An irrevocable trust can be part of a comprehensive tax reduction strategy. If the trust is not a grantor trust, the IRS treats it as a separate taxing entity from the grantor. The federal tax code is progressive, which means the more income you earn, the higher percentage of tax you pay. Putting income-producing assets into a non-grantor trust can spread income over multiple taxpaying entities, which can reduce total income tax liability. If that is your purpose in establishing an irrevocable trust, you must avoid certain circumstances that might cause it to be classified as a grantor trust.
The IRS generally defines a grantor trust as any trust "over which the grantor or other owner retains the power to control or direct the trust's income or assets." The technical, statutory definition of a grantor trust under the Internal Revenue Code, as applied over time by IRS regulations and opinions, is actually much more complicated than that general definition might imply. Several different scenarios can result in the IRS treating an irrevocable trust as a grantor trust. Generally, all revocable trusts are, by definition, grantor trusts under the Internal Revenue Code. Some irrevocable trusts can also qualify as grantor trusts under the Internal Revenue Code.
Read More: What Happens If the Grantor of a Trust Dies?
A common instance when the IRS will treat an irrevocable trust as a grantor trust is when the grantor retains a five percent or larger reversionary interest in the trust property. For instance, if a grantor puts $100,000 into an irrevocable trust, but the grantor retains the right to receive at least $5,000 of that money back at some point in the future, the trust is probably a grantor trust under Section 673 of the Internal Revenue Code.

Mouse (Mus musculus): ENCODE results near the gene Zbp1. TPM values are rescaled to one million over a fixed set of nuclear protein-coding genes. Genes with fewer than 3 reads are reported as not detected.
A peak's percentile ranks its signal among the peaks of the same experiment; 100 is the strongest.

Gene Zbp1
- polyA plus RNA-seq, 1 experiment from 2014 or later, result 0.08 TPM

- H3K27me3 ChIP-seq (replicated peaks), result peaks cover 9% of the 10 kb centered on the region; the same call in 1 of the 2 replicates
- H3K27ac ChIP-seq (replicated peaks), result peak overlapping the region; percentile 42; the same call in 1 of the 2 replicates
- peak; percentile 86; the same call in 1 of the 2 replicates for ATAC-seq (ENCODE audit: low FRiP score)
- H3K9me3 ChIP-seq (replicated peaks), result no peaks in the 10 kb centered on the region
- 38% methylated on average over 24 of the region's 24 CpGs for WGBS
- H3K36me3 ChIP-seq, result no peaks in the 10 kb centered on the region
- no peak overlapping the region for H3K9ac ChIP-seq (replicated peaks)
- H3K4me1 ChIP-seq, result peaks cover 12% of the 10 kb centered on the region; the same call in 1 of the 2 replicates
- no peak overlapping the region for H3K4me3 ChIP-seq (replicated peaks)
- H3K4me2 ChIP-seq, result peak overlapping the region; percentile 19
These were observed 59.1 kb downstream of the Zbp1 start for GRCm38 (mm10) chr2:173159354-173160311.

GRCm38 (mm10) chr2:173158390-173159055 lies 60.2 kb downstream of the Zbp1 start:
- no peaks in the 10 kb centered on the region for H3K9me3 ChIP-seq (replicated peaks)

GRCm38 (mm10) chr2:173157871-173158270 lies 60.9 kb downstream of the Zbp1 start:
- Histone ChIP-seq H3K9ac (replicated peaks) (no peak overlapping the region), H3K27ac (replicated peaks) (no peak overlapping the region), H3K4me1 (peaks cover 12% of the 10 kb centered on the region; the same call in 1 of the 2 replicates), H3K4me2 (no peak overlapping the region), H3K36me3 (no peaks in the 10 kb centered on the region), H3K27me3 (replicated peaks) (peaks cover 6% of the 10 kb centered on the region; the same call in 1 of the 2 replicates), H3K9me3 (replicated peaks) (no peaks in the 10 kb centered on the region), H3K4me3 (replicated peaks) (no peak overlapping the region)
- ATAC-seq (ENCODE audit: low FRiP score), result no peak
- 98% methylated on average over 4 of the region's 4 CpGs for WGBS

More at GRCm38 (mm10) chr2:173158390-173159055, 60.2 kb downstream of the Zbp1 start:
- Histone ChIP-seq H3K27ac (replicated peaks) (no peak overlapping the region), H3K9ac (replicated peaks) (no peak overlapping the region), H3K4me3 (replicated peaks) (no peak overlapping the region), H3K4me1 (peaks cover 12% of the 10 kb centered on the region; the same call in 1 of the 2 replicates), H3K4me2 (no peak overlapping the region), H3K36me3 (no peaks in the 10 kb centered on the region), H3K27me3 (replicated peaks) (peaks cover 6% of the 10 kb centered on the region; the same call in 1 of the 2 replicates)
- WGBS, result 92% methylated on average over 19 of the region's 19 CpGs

The IRS also treats irrevocable trusts as grantor trusts if the grantor retains any significant level of administrative control of the trust. For instance, if the grantor is a trustee with discretionary authority to distribute trust property to himself, the irrevocable trust is, in reality, a grantor trust. Or, if the grantor has the ability to borrow money from the trust without paying market rate interest, the trust is likely a grantor trust.
A final sticking point for irrevocable trusts trying to avoid classification as grantor trusts is the distribution of trust income to the grantor. If the trust allows for the distribution of trust income to the grantor or the grantor's spouse, the trust may be a grantor trust. If only a portion of the trust income may be distributed to the grantor or the grantor's spouse, only a similar portion of the trust is considered a grantor trust. In other words, the IRS may consider an irrevocable trust as partially a grantor trust and partially not.
- Ryan McVay/Photodisc/Getty Images